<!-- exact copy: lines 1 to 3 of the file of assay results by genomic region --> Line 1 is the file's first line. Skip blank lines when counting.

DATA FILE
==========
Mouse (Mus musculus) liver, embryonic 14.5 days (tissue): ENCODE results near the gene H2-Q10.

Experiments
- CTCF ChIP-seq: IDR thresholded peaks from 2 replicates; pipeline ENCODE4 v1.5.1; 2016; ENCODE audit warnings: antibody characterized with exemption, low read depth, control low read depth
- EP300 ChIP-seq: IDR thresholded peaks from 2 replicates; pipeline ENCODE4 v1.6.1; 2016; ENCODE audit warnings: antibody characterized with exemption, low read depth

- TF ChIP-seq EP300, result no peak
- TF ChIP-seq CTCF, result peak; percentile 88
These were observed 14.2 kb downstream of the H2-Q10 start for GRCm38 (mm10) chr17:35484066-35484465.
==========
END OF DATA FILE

Mouse (Mus musculus) liver, embryonic 14.5 days (tissue): ENCODE results near the gene H2-Q10.

Experiments
- CTCF ChIP-seq: IDR thresholded peaks from 2 replicates; pipeline ENCODE4 v1.5.1; 2016; ENCODE audit warnings: antibody characterized with exemption, low read depth, control low read depth